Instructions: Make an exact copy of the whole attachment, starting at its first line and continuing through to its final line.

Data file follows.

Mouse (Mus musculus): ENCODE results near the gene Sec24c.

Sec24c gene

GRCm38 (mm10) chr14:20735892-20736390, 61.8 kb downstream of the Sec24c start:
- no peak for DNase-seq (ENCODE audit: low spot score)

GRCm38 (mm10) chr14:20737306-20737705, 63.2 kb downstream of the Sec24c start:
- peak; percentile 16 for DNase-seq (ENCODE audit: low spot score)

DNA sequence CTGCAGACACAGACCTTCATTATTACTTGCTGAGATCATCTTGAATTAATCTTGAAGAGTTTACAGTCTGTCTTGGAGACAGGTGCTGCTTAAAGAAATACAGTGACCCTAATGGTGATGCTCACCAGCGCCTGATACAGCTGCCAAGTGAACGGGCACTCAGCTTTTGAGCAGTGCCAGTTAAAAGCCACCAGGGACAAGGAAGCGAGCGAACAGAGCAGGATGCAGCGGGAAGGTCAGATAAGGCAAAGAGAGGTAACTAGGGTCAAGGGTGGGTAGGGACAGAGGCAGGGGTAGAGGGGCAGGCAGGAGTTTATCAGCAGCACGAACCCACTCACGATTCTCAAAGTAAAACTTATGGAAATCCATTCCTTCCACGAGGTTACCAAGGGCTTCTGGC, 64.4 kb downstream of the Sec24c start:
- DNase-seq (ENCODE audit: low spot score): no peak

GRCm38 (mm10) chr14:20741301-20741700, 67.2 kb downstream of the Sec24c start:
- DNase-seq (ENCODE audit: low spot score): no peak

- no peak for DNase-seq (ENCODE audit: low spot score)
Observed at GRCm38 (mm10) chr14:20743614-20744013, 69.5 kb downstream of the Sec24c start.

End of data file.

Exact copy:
Mouse (Mus musculus): ENCODE results near the gene Sec24c.

Sec24c gene

GRCm38 (mm10) chr14:20735892-20736390, 61.8 kb downstream of the Sec24c start:
- no peak for DNase-seq (ENCODE audit: low spot score)

GRCm38 (mm10) chr14:20737306-20737705, 63.2 kb downstream of the Sec24c start:
- peak; percentile 16 for DNase-seq (ENCODE audit: low spot score)

DNA sequence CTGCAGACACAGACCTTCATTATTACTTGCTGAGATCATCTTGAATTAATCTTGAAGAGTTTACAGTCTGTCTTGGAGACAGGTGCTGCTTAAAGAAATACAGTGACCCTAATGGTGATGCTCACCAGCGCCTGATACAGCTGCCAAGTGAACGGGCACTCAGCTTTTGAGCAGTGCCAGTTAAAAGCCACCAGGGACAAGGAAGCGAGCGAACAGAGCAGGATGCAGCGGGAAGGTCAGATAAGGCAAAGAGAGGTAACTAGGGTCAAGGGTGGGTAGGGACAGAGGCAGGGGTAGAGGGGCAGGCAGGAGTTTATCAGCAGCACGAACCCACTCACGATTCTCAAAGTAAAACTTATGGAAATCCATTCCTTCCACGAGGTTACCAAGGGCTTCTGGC, 64.4 kb downstream of the Sec24c start:
- DNase-seq (ENCODE audit: low spot score): no peak

GRCm38 (mm10) chr14:20741301-20741700, 67.2 kb downstream of the Sec24c start:
- DNase-seq (ENCODE audit: low spot score): no peak

- no peak for DNase-seq (ENCODE audit: low spot score)
Observed at GRCm38 (mm10) chr14:20743614-20744013, 69.5 kb downstream of the Sec24c start.